She then became involved with Brooklyn’s Electroclash movement. She became a club hostess, then recorded some songs, and modeled for Levi’s among others. She has acted Off-Broadway, and has been in several films.

In 2001 Sophia and Amanda Lepore sued a nightclub for discrimination when they were replaced by cis women.

In 2004 Sophia was named one ’10 to watch’ by Interview Magazine.

In 2009 she was deleted from Wikipedia for lack of notability.

16 March 2012

Rolanda Ronchaia (? - 1354) prostitute.

Rolandinus lived most of his life in Venice, where it was commented that he had breasts and looked and acted like a woman. His wife left him, and died in the first wave of the Black Death.

Afterwards Rolandinus moved to Padua to live with a relative, and was seduced and introduced to the feminine role by a guest in the house.

Rolanda returned to Venice and took to women’s clothes. She lived in the Rialto with other prostitutes. She had many customers, and she claimed that none of them discovered that she was not a woman.

Unfortunately at this time the city fathers determined on a clean up of the city. Rolanda was arrested, brought before the Signori who noted her physical differences with curiosity, and ordered her to be burnt between the columns of justice.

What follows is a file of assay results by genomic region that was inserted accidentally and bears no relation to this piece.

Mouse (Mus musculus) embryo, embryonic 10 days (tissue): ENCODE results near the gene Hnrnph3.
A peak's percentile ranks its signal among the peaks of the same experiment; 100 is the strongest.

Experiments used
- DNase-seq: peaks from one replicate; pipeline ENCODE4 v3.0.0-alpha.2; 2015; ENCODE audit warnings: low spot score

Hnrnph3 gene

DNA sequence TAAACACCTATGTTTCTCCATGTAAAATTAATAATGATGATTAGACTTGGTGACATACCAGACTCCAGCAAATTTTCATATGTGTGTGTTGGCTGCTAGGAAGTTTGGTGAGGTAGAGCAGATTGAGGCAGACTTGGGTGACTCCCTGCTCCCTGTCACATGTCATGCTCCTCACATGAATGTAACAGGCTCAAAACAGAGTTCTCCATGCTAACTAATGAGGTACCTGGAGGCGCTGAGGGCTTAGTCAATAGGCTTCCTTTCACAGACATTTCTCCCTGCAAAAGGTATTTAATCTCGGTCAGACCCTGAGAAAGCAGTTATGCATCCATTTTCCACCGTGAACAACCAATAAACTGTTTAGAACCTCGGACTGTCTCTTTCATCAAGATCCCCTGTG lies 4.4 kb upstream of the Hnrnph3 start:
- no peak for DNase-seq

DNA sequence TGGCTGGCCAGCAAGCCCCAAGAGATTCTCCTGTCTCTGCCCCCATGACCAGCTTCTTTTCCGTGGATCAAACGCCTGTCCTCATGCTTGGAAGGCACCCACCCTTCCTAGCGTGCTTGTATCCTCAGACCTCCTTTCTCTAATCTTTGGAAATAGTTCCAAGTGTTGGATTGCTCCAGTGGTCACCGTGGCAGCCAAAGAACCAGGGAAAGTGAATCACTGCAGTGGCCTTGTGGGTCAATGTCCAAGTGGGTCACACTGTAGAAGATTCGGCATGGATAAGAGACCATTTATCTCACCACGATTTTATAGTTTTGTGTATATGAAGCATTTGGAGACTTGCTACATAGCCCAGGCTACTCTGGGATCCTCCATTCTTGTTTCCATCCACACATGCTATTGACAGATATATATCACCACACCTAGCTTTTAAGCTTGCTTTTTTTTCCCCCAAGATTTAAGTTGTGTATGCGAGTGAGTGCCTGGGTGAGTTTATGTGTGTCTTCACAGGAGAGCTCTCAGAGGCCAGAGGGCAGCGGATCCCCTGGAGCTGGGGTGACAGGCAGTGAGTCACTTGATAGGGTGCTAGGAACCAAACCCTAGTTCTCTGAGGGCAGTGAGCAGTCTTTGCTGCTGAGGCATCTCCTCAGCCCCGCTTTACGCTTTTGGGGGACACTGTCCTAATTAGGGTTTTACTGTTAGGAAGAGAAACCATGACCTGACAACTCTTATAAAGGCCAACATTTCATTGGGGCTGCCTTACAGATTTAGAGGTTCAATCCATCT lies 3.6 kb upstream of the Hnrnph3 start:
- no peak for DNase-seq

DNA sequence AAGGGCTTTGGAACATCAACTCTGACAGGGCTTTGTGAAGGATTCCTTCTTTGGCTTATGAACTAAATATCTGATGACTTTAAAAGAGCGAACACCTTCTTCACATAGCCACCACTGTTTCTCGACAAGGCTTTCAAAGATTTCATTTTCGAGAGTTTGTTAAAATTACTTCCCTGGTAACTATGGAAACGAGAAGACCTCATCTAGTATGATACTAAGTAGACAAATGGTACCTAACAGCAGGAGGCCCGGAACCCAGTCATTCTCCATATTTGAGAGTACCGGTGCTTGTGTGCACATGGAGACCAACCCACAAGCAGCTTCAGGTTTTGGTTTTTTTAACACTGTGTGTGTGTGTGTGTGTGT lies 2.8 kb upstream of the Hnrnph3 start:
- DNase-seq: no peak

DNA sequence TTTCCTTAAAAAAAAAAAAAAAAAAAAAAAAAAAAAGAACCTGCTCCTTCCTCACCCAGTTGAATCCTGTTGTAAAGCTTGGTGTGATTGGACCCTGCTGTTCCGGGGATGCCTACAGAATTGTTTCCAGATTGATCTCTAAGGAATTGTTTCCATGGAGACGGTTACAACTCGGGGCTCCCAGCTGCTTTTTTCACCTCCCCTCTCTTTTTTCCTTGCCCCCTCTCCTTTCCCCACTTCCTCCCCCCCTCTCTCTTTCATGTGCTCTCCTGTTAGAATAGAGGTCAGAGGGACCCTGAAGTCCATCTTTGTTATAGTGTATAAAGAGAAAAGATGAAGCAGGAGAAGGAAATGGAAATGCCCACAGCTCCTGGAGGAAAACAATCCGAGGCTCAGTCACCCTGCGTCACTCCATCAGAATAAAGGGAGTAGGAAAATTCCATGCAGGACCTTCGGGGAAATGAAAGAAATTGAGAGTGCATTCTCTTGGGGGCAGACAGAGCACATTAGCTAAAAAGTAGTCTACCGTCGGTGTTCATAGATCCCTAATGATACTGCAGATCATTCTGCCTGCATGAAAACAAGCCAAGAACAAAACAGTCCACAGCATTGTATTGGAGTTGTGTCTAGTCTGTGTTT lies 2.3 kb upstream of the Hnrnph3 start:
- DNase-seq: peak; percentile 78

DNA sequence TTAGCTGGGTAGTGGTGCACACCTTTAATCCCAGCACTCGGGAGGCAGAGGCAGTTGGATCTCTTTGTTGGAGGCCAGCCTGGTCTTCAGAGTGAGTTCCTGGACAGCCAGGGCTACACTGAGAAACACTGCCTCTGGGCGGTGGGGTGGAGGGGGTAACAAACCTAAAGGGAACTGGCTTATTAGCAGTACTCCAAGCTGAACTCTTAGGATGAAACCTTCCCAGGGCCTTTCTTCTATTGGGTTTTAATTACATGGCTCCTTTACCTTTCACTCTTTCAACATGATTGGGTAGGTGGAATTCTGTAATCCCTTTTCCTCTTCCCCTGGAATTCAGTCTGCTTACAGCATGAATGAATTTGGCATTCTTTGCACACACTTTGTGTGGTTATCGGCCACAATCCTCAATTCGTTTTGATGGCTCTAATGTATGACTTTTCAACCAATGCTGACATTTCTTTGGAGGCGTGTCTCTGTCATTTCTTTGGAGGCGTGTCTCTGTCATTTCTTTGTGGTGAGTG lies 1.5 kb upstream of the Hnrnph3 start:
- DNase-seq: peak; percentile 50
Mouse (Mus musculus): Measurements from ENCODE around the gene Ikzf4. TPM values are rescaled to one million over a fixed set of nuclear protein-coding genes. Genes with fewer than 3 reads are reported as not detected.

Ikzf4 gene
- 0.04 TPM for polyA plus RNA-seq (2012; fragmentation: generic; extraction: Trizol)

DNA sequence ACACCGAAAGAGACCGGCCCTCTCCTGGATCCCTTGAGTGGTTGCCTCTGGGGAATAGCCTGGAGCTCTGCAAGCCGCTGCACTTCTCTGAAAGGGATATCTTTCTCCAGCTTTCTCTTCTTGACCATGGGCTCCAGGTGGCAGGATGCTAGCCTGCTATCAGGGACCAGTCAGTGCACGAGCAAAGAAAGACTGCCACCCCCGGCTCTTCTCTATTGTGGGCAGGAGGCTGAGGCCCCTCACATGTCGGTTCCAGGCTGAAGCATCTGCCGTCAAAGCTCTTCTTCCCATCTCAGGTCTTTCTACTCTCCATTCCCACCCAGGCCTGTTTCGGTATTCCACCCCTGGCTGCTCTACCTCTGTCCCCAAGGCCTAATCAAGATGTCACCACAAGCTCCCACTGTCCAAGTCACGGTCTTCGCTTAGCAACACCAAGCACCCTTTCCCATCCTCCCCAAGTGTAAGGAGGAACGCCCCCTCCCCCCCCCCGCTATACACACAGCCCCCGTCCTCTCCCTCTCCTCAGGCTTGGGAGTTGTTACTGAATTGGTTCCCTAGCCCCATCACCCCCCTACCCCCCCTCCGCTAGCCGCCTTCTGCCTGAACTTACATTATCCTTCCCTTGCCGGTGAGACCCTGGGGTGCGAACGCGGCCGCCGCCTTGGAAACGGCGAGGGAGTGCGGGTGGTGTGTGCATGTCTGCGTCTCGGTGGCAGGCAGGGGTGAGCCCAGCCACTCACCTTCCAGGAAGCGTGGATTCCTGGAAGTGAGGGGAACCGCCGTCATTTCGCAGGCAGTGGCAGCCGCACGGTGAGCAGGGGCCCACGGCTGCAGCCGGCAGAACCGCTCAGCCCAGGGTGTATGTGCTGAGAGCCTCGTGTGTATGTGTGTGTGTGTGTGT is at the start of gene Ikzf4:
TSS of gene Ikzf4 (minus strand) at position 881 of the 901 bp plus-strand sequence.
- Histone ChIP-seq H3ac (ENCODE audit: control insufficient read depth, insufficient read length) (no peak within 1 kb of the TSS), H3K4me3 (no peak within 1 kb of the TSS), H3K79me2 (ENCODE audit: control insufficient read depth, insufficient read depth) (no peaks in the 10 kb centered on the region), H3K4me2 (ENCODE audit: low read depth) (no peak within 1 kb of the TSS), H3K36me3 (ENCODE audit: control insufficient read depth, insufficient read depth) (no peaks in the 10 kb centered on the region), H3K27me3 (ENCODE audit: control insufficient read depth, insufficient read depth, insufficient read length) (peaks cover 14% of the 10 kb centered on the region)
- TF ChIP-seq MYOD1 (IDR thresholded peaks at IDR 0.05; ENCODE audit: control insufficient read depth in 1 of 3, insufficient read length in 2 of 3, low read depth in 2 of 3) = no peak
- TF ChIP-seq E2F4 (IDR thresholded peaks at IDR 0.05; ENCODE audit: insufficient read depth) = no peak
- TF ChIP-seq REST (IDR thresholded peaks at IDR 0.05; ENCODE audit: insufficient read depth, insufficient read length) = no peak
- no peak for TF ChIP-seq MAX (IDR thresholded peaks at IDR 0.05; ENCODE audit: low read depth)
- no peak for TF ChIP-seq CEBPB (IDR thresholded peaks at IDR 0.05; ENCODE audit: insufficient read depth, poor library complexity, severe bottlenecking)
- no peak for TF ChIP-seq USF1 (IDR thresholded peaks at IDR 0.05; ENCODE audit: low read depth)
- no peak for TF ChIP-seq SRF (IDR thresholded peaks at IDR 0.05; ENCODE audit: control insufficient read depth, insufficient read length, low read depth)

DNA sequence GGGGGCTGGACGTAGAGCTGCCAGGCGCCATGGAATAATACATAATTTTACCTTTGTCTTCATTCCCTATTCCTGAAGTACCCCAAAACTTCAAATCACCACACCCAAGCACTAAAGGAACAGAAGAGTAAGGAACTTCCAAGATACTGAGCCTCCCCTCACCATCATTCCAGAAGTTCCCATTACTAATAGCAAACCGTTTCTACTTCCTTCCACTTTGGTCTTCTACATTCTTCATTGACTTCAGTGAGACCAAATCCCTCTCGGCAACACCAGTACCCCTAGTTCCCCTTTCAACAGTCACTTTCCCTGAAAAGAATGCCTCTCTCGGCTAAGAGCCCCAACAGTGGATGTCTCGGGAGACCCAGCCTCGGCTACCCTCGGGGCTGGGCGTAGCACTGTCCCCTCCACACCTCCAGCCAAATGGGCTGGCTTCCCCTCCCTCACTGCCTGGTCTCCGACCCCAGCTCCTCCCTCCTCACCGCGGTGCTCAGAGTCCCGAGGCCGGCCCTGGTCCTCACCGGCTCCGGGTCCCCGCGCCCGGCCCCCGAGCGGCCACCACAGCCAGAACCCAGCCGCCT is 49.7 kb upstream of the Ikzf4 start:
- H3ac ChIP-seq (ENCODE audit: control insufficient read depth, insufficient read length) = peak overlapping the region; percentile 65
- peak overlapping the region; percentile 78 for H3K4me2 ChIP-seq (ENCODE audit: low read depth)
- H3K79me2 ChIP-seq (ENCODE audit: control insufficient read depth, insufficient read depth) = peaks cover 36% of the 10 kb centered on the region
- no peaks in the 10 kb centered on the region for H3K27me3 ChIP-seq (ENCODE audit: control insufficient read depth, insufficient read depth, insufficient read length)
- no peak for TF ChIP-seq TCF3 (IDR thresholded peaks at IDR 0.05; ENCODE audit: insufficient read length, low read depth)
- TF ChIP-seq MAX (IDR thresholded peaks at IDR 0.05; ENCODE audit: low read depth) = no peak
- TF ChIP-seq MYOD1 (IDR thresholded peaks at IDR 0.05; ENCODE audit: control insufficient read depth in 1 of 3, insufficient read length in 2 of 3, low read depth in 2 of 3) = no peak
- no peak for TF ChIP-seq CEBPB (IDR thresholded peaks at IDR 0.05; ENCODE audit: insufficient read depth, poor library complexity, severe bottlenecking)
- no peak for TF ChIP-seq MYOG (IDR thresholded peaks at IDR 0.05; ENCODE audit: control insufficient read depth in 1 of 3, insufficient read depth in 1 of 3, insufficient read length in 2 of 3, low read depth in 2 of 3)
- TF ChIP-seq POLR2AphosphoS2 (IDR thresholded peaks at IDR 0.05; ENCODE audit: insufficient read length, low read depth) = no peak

• ASV. Signori di Notti, Processi, Reg 6, f64r (1354).
  • Michael Goodich. The Unmentionable Vice: Homosexuality In The Later Medieval Period. Abc-Clio, Inc. 1979: 13.
  • Guido Ruggiero. The Boundaries of Eros: Sex Crime and Sexuality in Renaissance Venice. New York: Oxford University Press, 1985: 136.

13 March 2012

Horace Walpole (1717 - 1797) Member of Parliament, writer.

Horace was the youngest son of Prime Minister Robert Walpole (1676-1745) and a cousin of the future naval hero, Horatio Nelson (1758-1805). He was educated at Eton and King’s College, Cambridge, although he left without a degree. His mother died in 1737.

His father arranged three sinecures for him with a total income of £3,400 a year. Despite that, he took off for a two-year Grand Tour of Europe with his friend from Eton, Thomas Gray, the future poet. They fell out in Florence, and made their own way. Horace never married nor was ever said to have a mistress. Historians are divided about whether he should be regarded as gay.

On return in 1741 Horace was given the Parliamentary seat of Callington, Cornwall. He held the seat for thirteen years without ever visiting the constituency.

Horace liked to dress as an eroticized older woman, a role that he wore at masquerade balls. In 1742 he wrote to Horace Man: “I was last week at the masquerade dressed like an old woman, and passed for a good mask”, and Lady Hervey described him as afterwards standing for a hour in “stays and underpetticoats’ before his footman. (Correspondence, I(17), 359).

Robert Walpole died of gout in 1745 and left Horace the office of Collector of the Customs, worth £1,000 a year. Walpole and Gray resumed their friendship in 1745, the year of the Jacobite Rising.